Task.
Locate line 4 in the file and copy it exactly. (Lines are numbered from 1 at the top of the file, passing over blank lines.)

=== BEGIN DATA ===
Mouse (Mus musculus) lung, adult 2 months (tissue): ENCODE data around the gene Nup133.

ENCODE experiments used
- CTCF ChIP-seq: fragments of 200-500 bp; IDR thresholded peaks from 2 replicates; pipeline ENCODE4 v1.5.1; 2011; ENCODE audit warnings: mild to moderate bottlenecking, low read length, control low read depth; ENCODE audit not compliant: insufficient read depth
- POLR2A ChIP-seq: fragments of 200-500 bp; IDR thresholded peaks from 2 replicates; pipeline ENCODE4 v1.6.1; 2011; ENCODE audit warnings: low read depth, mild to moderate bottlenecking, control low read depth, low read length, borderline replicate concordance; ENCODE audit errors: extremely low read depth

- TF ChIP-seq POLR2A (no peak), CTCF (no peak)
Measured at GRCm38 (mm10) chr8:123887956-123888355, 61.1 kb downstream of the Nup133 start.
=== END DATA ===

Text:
- POLR2A ChIP-seq: fragments of 200-500 bp; IDR thresholded peaks from 2 replicates; pipeline ENCODE4 v1.6.1; 2011; ENCODE audit warnings: low read depth, mild to moderate bottlenecking, control low read depth, low read length, borderline replicate concordance; ENCODE audit errors: extremely low read depth